- by Haneen Nofal
- in Latest News
- Hits: 167
AMMAN — Inscriptions found in Yemen and Oman dating back to the Nabataean period point to the prevalence of frankincense trade between southern Arabian centres and the Levant, according to a Greek archaeologist.
Researchers found a bilingual Nabataean-Sabean inscription from Sirwah near Marib (Yemen) dated to Nabataean King Aretas IV (9 BC-40 AD) and Nabataean painted pottery at Marib and Khor Rori (Oman), which proves the importance of the frankincense trade between the two regions, said Greek archaeologist Konstantinos Politis at the American Centre of Oriental Research on Tuesday.
Delivering a lecture titled “Nabataeans on the Shores of the Dead Sea”, Politis said that the British Museum organised one of the first conferences dedicated to Nabataeans in 2001.
He added that sources from antiquities refer to the area of the Dead Sea as “Salt” or “Asphalt” Sea.
A number of archaeological sites can be found on both sides of the Dead Sea, Politis said, adding that valuable natural resources included salt as a food preservative, bitumen for water-proofing boats, pottery and mummification and sulphur used for cloth bleaching, fumigation and medicine.
“A portion of the salaries paid to Roman soldiers was in salt,” Politis said, adding that balsam oil was produced at the site of Ain Judi on the shores of the Dead Sea.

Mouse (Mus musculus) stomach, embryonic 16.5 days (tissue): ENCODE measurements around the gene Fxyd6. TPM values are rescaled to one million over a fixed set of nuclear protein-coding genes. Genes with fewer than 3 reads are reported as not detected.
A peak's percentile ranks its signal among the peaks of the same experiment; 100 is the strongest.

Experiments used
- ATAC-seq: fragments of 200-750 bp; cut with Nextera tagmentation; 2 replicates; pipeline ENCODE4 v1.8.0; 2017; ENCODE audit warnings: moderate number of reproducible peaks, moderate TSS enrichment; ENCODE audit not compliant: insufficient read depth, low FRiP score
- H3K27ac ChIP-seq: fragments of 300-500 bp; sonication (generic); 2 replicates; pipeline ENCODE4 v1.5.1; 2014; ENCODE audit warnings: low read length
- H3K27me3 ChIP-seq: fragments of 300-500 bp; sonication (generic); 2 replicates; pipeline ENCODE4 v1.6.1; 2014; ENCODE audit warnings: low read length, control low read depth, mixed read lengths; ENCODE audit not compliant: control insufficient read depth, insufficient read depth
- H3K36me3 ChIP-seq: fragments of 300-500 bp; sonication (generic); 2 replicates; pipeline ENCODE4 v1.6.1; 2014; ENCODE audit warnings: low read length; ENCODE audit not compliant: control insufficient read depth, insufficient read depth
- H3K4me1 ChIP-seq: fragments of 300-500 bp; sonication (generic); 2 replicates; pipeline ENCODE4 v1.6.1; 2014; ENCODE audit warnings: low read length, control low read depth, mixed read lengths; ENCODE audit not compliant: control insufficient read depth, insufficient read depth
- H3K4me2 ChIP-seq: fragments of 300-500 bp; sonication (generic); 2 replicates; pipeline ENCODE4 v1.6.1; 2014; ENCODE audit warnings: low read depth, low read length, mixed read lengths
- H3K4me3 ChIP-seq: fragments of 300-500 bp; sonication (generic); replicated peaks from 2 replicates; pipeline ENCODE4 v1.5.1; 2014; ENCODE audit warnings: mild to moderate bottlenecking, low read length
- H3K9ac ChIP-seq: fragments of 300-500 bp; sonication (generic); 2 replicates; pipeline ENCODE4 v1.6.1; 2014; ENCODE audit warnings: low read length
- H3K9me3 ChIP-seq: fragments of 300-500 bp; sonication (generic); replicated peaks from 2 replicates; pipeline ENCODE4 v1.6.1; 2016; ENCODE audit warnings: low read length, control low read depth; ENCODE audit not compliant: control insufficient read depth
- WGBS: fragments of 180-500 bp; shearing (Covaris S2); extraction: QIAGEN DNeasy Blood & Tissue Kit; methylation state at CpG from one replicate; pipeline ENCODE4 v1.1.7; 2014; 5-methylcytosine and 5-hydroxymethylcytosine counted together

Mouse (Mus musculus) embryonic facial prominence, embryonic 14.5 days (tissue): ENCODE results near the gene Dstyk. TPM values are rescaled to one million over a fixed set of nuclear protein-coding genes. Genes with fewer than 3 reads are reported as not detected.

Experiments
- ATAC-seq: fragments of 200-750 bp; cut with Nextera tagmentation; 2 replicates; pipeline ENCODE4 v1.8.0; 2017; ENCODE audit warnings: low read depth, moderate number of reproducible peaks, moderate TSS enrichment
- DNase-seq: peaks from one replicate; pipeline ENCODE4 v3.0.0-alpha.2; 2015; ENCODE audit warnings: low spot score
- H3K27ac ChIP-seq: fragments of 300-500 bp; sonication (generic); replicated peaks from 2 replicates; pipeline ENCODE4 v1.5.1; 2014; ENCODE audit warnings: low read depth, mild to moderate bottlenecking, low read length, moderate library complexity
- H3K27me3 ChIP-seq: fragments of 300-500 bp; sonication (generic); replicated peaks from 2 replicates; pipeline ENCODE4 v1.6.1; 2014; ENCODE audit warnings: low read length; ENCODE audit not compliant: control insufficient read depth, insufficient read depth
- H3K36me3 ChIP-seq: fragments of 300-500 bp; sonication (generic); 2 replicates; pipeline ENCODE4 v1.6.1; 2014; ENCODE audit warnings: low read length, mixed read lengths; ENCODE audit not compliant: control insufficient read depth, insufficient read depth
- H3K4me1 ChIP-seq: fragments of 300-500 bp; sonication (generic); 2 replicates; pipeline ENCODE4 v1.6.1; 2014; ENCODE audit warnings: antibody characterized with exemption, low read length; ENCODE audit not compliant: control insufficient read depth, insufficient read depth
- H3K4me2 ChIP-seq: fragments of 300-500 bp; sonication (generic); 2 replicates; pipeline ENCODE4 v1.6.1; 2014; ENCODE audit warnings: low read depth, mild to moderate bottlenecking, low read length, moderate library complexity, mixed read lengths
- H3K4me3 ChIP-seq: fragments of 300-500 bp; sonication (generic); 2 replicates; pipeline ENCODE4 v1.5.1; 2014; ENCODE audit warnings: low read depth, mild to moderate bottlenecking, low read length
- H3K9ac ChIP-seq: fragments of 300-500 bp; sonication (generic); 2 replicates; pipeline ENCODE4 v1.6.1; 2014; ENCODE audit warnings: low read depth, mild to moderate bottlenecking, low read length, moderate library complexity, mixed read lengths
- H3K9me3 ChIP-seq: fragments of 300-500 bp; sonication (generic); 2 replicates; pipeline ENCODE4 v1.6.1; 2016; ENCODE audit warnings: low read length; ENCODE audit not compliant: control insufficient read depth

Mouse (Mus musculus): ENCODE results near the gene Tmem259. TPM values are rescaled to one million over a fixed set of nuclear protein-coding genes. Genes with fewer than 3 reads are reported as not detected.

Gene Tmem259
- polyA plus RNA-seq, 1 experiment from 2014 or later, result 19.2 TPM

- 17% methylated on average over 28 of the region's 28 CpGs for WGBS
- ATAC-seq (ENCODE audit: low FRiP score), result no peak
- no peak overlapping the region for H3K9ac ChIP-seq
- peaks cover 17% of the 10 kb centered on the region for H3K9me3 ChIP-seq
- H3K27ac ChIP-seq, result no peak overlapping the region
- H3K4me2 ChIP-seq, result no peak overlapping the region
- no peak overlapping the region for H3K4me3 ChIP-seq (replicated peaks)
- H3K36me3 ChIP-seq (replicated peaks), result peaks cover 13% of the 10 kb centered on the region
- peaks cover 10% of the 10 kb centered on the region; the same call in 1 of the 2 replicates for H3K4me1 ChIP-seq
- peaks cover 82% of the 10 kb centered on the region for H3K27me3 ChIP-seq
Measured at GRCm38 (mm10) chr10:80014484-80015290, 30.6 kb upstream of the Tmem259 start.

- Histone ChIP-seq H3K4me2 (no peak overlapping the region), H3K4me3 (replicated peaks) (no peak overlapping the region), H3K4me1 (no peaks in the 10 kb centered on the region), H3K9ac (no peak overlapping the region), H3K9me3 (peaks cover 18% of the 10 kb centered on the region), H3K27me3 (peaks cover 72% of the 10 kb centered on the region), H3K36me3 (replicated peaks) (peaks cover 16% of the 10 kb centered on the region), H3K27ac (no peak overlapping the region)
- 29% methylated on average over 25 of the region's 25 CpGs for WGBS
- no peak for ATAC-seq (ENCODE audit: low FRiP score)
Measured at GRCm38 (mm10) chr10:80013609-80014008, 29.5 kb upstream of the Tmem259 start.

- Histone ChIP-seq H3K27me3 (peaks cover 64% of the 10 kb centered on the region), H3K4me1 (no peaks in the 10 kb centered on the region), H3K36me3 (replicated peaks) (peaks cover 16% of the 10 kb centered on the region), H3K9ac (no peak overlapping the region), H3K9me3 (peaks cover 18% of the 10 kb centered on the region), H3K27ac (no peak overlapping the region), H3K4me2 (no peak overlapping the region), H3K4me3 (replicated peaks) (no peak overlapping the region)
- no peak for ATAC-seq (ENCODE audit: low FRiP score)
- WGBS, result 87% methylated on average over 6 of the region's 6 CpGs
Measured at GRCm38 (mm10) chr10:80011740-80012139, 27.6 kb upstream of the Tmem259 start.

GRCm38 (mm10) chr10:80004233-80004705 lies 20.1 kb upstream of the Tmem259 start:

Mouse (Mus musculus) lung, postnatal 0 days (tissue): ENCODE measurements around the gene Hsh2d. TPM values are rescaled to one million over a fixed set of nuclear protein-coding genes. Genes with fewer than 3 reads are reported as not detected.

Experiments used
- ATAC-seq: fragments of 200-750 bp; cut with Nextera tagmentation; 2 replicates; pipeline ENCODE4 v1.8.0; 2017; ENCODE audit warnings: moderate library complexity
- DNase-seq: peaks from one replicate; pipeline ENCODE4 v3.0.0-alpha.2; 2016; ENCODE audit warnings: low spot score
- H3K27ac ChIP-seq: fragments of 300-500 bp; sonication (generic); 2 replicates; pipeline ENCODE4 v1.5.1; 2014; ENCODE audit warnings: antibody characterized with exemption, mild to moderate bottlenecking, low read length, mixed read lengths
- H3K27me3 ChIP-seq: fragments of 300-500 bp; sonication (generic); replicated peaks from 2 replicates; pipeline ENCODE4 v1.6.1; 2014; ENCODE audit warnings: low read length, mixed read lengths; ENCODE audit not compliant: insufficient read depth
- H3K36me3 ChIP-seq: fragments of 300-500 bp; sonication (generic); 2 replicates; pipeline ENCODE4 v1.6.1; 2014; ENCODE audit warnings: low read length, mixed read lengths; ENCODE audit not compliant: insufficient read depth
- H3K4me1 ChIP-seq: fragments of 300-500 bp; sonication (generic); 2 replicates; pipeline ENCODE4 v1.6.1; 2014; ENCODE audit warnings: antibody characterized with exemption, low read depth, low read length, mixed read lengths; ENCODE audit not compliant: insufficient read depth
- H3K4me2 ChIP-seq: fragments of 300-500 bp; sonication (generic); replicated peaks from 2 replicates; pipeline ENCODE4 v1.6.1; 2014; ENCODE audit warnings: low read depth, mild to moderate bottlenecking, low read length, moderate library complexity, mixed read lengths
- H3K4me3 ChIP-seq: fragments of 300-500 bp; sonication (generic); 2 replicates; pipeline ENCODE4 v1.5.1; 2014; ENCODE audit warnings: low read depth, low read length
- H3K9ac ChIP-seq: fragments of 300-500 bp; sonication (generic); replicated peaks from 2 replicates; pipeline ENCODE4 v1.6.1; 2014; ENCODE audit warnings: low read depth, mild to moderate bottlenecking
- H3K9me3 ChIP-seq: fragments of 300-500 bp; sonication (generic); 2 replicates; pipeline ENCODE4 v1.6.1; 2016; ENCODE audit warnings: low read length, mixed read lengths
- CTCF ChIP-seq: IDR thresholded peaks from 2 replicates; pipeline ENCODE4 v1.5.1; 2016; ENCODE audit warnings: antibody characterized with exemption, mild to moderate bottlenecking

The strongly fortified farmstead in Buleida in southern Jordan “could be a Nabataean balsam production centre”, he speculated, noting that they found an incense altar there.
“The transport of these goods to Gaza was organised, and Nabataeans used overland packed animal caravans,” he said, adding that Gaza was a “significant port” for export into the Greco-Roman world.
Politis highlighted a depiction of a boat trip to eastern ports on the Dead Sea on the Madaba mosaic map, adding that boats would be taken out of the sea to the shores and cleaned from the salt that would accumulate during the voyage.
“The calcified salt would destroy ships if they were not cleaned,” the archaeologist said.
In Wadi Mujib, another scholar, Taysir Atiyat, located three Nabataean sites, including watch towers and a temple, Politis said.
On the site of Deir Ain Abata where Lot’s cave is located, Politis found Nabataean and Hellenistic pottery shards from the first century AD.
“At Khirbet Qazone on Lisan Peninsula, we found 3,500 looted tombs and began the rescue project in order to preserve the stolen heritage,” he said, noting that the Lisan Peninsula was home to a large Nabataean cemetery.
The orientation of corpses and the type of the graves were “very similar” to cemeteries on the northwestern shore of the Dead Sea in Qumran, Politis noted.
“What we also found were drinking bowls, Roman coins from the first and second centuries AD and jewellery,” Politis said.
These sites on the Dead Sea “show the world a complexity of Nabataean heritage and trade in Jordanian territory”, the scholar noted.